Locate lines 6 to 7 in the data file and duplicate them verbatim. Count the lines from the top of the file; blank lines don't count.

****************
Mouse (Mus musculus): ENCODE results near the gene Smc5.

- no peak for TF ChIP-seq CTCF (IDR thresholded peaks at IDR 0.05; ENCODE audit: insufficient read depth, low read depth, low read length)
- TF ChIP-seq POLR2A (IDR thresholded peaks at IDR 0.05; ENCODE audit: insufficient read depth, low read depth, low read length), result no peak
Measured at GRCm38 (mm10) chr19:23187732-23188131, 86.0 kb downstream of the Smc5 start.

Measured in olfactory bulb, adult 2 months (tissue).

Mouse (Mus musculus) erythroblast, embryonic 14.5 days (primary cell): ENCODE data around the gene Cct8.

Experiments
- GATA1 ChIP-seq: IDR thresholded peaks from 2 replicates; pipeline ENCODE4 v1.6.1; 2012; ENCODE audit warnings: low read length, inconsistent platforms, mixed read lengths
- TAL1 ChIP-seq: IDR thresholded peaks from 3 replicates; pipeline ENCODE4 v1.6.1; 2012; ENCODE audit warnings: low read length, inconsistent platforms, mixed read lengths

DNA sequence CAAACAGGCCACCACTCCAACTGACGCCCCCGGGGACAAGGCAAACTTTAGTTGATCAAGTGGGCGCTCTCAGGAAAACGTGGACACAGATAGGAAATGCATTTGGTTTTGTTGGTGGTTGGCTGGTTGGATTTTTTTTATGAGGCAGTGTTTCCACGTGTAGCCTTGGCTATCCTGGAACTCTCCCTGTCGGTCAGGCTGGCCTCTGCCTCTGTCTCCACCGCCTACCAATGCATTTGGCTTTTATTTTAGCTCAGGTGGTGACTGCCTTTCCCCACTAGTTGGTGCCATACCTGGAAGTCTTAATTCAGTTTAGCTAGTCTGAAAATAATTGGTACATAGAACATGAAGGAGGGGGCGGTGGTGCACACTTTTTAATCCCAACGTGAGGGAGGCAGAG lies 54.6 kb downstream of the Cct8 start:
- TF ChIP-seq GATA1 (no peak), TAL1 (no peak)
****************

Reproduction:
Mouse (Mus musculus) erythroblast, embryonic 14.5 days (primary cell): ENCODE data around the gene Cct8.

Experiments